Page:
Most importantly, we're changing the word class from a noun to an adjective.

Time for our second suffix -ic.

What do these words mean and what do they have in common? Look at the pictures to help you and pause the video for some thinking time.

Rhythm, if I'm keeping a rhythm, I am beating the drum at a steady timing.

History, I think we all know what history is.

You study history and it's a subject at school.

So what word class are these two words? They are nouns, they are things.

And what do these words have in common? In fact, their spellings are very different, aren't they? They don't have much in common, maybe other than the fact that there are six letters in each word.

Time to add the suffix -ic to the end to see any patterns.

Rhythm becomes more rhythmic.

What do you notice about the new word rhythmic? The suffix -ic also means relating to.

So maybe you've already spotted what's happened to our word class here.

My rhythm on a drum is a noun.

But if I was to just describe a song that I just heard on the radio as really great and rhythmic, that means I'm using it as an adjective.

Rhythmic has become an adjective, just like our suffix -al, ic follows the same pattern, changing nouns into adjectives.

Let's see if this is the same for our word history.

Can you tell me what our word history will become when we add the suffix -ic? Historic, maybe you can think about putting historic in your own sentence this time.

Have a go by yourself.

We might describe a building that looks like it has been a very old building as an historic building.

The Tower of London is a historic building.

So once again, my noun history has changed into a describing word and, tip good.

Huh, did you spot the spelling rule for this particular word history.

It ends in a y, so I must remove the y before I add my I-C, excellent work so far.

Let's have a quick recap, rhythm, history, person, addition, are what word class? Rhythmic historic, personal, additional are what word class? Please tell me the pattern that you notice.

Our noun has changed into an adjective.

We now know that our -al and -ic are very similar suffixes because they mean relating to.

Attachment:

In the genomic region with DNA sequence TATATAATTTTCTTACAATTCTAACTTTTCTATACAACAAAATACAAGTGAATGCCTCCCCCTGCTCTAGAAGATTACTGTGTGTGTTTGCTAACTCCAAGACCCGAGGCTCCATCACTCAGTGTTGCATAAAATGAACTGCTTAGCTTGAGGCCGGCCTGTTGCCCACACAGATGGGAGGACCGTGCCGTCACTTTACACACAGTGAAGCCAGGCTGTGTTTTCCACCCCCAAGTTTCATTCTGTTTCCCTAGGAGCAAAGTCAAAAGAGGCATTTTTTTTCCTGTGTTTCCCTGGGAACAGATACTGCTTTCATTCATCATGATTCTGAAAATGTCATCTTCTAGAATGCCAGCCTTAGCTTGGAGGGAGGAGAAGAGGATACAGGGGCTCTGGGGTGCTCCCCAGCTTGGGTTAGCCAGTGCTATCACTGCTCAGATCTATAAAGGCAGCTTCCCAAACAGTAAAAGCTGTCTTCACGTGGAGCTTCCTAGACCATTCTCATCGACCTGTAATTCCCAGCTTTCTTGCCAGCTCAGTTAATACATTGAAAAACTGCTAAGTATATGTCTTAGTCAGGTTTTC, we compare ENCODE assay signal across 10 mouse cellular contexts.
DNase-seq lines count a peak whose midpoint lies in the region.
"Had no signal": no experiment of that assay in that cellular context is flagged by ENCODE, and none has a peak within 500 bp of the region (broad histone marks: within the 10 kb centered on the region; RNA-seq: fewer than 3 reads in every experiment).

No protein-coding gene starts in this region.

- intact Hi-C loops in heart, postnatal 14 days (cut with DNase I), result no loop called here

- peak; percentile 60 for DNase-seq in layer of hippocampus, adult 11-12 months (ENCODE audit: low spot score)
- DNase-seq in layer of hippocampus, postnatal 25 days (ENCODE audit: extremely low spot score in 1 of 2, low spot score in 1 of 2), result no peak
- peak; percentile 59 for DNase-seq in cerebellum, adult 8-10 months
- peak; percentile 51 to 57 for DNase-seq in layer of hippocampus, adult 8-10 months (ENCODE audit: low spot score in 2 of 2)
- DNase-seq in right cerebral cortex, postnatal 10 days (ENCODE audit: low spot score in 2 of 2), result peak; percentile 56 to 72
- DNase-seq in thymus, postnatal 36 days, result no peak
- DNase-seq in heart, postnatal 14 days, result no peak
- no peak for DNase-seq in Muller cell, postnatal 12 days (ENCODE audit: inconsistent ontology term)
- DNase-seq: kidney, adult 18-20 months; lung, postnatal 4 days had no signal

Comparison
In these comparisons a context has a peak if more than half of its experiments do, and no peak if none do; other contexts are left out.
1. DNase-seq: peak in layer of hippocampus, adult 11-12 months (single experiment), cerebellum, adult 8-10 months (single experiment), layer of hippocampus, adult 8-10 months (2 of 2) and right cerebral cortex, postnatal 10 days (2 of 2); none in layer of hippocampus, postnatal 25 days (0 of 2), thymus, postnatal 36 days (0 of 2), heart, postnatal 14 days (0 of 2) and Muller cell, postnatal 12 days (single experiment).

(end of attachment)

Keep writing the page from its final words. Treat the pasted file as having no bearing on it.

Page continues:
If you haven't already, pause the video here so that you can write down this pattern.

Now, I want you also to have a go at this one by yourself.

We've got the noun poet, can you choose either -al or -ic to add on to this root word, to create an adjective? Have a go.

Ic is added to the word poet to create the word poetic.

Something that's poetic means that it's described very well, like we would in poetry.

So maybe next time you write a brilliant piece of writing, or poetry, you can describe it as being poetic.

Now the spelling of the root word in this case has not changed.

Our next group of suffixes are similar, because they change the word in a slightly different way.

So let's explore each one individually, starting with -ness.

What do these words mean and what do they have in common? Please pause the video to think about each word carefully.

Weak means lacking power.

Maybe physically or mentally, we could talk about a person or a thing being weak.

Ready means to be fully prepared.

I really like for my class is ready for their learning.

So these words are describing things or people.

So that means they're what word class? An adjective.

Lets add the suffix -ness, to weak.

Weak becomes weakness.

What's happened to the word class? We remember that weak describes a person or thing, so it must be an adjective.

Adding weakness means the condition of.

So, -ness means the condition of being weak, the state of being weak.

Therefore, my adjective has changed into a noun.

I could describe a very tired netball team as being in a state of weakness.

I walk into the changing room, they're all completely exhausted, and I say, "Wow, there's weakness filling the room." Let's try this for our next word ready.

To be ready or adjective, with the suffix -ness, changed it to a state of readiness.

My class is showing extreme readiness every time I walk in the room, I'm very happy about that.

Before we move on, did you spot any spelling rules with these words? Pause the video here if you need a bit longer.

Ready, ready ends in Y? We must remove the Y and add an I, before we add the suffix.

We're changing Y to I.

Our second suffix is -ity.

How have these words changed? First of all -ity is exactly the same as -ness in meaning.

It means condition of, but let's try it with the word secure.

Secures an adjective to describe something that's safe.

Adding on -ity will make it security.

Security, what word class is that? We can say some jobs are security, for example, people at the front of shops making sure everyone's safe.

We can call the locks on our house, a type of security.

These are things or people, so they are nouns.

Our word has changed from an adjective to a noun.

I want you to look at the spelling closely this time.

Pause your video and look at what's happened, when we've changed the word from secure to security.

The E has been removed, and we've added -ity.

Our final suffix we're looking at today is -tion.

Inform becomes information.

Information is a noun.

It's a thing that tells us facts about some things, that we can understand it better.

By adding the suffix -tion has some particular spelling rules we need to look at further.